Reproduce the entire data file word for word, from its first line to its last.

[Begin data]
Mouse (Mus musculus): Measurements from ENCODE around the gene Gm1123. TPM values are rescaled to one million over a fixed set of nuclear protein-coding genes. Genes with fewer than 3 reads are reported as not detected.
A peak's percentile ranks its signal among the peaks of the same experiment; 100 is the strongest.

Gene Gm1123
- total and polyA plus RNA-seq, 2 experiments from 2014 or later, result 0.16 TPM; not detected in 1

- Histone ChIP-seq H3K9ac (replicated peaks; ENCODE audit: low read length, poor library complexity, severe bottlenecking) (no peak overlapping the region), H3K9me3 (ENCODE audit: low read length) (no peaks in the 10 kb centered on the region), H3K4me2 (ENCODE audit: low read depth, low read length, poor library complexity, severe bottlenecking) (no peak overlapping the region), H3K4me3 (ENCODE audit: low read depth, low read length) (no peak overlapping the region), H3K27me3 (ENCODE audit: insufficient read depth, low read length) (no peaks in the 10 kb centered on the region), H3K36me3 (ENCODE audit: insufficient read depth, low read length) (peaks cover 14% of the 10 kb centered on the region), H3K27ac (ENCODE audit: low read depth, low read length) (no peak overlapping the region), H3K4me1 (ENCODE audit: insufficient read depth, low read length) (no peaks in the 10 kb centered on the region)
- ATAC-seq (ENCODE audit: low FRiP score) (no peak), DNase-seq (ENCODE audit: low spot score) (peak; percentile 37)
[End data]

Mouse (Mus musculus): Measurements from ENCODE around the gene Gm1123. TPM values are rescaled to one million over a fixed set of nuclear protein-coding genes. Genes with fewer than 3 reads are reported as not detected.
A peak's percentile ranks its signal among the peaks of the same experiment; 100 is the strongest.

Gene Gm1123
- total and polyA plus RNA-seq, 2 experiments from 2014 or later, result 0.16 TPM; not detected in 1

- Histone ChIP-seq H3K9ac (replicated peaks; ENCODE audit: low read length, poor library complexity, severe bottlenecking) (no peak overlapping the region), H3K9me3 (ENCODE audit: low read length) (no peaks in the 10 kb centered on the region), H3K4me2 (ENCODE audit: low read depth, low read length, poor library complexity, severe bottlenecking) (no peak overlapping the region), H3K4me3 (ENCODE audit: low read depth, low read length) (no peak overlapping the region), H3K27me3 (ENCODE audit: insufficient read depth, low read length) (no peaks in the 10 kb centered on the region), H3K36me3 (ENCODE audit: insufficient read depth, low read length) (peaks cover 14% of the 10 kb centered on the region), H3K27ac (ENCODE audit: low read depth, low read length) (no peak overlapping the region), H3K4me1 (ENCODE audit: insufficient read depth, low read length) (no peaks in the 10 kb centered on the region)
- ATAC-seq (ENCODE audit: low FRiP score) (no peak), DNase-seq (ENCODE audit: low spot score) (peak; percentile 37)